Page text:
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Business mentoring program launches

Efactory and Missouri State business center team up for pilot

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A new mentorship program is set to commence this month via a partnership of the Efactory and the Small Business Development Center at Missouri State University.

The organizations brought on nine businesspeople spanning multiple industries as mentors in the sessions, with the first scheduled Oct. 21. Paige Oxendine, program coordinator at the Efactory, said the mentoring sessions will run over the next eight weeks as part of a pilot. Organizers envision the program running in the spring and fall each year.

“It really was a new idea and one our staff team developed,” Oxendine said. “We’ve been thinking strategically how we can help people and their businesses more and we thought this would be a great entry point.”

Each one-on-one session will last 30 minutes with the volunteer mentors scheduled in 90-minute blocks at the Efactory. There is no cost to participate, but applications are required. Organizers say ideal candidates are entrepreneurs and existing business owners.

The Efactory and SBDC submitted a joint grant application to the Missouri Technology Corp. last year and were approved for $350,000 in March, said Chrystal Irons, SBDC director. Part of the application included a proposal for the mentorship program, which she said is entirely covered by the three-year grant.

“We put the program in place as a result of that funding,” Irons said.

With the funding, the Efactory also plans to add staff and other entrepreneurial and corporate programs. Officials at the MSU business incubator expect the MTC investments to result in $40 million in new local research and capital investment funding, 900 new jobs and 100 new investment-grade startups in the next five years, according to past Springfield Business Journal reporting.

Mentors signed on include Scott Rogers of CoxHealth, Luke Kuschmeader of Kuat Innovations LLC and Jordan McAdoo of Stitch Fix Inc. (Nasdaq: SFIX).

“The willingness of those mentors to give their time is a huge value to us, but to the small-business community, as well,” Irons said, adding several sessions are still being scheduled.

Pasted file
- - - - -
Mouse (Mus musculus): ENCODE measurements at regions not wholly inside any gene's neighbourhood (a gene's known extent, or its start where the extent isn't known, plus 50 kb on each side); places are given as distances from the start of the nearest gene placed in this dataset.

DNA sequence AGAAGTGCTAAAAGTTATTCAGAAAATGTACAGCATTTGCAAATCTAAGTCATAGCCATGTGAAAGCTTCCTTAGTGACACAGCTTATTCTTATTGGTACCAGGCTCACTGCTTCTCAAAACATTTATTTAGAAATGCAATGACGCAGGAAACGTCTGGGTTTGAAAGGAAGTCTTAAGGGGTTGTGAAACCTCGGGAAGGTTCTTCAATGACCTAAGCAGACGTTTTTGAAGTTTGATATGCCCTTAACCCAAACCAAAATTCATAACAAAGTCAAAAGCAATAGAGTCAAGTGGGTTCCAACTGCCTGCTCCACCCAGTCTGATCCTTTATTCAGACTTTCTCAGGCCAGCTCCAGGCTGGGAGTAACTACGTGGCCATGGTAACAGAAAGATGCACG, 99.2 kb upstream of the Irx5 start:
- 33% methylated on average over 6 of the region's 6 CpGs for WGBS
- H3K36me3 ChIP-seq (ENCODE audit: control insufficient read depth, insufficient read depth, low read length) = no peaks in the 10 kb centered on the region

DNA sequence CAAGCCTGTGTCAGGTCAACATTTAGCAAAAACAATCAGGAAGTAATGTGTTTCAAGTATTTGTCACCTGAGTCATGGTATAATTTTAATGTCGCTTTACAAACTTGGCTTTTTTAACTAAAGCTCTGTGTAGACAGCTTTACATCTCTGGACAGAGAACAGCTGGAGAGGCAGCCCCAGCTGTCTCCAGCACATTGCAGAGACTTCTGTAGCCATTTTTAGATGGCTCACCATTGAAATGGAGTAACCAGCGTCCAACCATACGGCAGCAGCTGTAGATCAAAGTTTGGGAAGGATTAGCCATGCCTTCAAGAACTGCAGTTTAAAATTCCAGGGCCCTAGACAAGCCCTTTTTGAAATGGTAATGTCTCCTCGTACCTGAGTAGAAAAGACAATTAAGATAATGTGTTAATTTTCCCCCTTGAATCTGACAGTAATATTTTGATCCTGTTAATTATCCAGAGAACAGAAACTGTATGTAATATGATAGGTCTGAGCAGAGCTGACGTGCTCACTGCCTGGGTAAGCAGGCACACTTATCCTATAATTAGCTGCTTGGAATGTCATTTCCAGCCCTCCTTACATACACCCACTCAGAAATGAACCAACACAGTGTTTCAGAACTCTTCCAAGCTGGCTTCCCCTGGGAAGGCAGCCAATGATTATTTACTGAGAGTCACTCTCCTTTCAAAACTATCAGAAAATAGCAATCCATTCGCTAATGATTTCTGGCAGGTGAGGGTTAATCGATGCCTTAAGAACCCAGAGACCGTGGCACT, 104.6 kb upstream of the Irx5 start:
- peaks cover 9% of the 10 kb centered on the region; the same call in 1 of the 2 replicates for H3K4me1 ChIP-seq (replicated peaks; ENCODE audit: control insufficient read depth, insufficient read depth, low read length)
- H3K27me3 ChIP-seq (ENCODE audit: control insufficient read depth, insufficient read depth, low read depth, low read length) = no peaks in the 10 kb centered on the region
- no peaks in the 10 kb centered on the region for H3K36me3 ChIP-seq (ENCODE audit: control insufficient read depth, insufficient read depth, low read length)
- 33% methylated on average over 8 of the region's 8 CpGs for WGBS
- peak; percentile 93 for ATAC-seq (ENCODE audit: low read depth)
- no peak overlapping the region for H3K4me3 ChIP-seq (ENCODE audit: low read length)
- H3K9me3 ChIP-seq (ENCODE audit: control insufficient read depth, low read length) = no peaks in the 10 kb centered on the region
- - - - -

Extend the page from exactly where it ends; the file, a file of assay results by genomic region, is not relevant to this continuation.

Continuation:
SBDC already offers one-on-one consulting services, but Irons said the collaboration would build upon that.

She said the pilot program is open to all 16 counties in the SBDC service area.

The application forms, available on the Efactory and SBDC websites, ask for brief business descriptions, mentor preferences and specific questions or topics of interest.

Each mentor is being scheduled for a total of six 30-minute sessions.

One of the mentors, Tamera de Wild, recently became involved in mentorship for the first time through the Efactory’s three-month accelerator program, which concluded its fourth cohort in August.

As deputy general counsel and vice president of legal services for O’Reilly Automotive Inc. (Nasdaq: ORLY), de Wild mentored startup software company

“I’m very interested in supporting entrepreneurs in Springfield and thought that was a good way to do it,” she said.

“I’m excited to work with even more companies.”

While de Wild is new to mentoring, another program mentor, Jeff Schrag, owner of Mother’s Brewing Co., said he’s had multiple opportunities to serve in the role.

He’s been involved in past mentorship work while serving on the Springfield Area Chamber of Commerce Board of Directors.

“You learn as much as the person you’re supposed to be mentoring,” he said, noting the value in different perspectives, education and experience.

“That closeness you get from talking with anybody about business and career, I find those subjects very interesting.”

Schrag said his business experience, which includes ownership of legal publication The Daily Events, allows him to offer a bit of perspective on risk – tolerance, management and its realities.

“I have pretty much worked for myself all my life,” he said.

Oxendine declined to disclose the number of applications received so far but said she expects to fill all sessions.

Organizers would begin plans for the next one before year’s end, if the pilot program goes as anticipated.

“We’re looking to give people some really helpful and honest feedback for those who have built businesses, scaled operations and done a lot of other interesting things,” Oxendine said.

Web Editor Geoff Pickle contributed.


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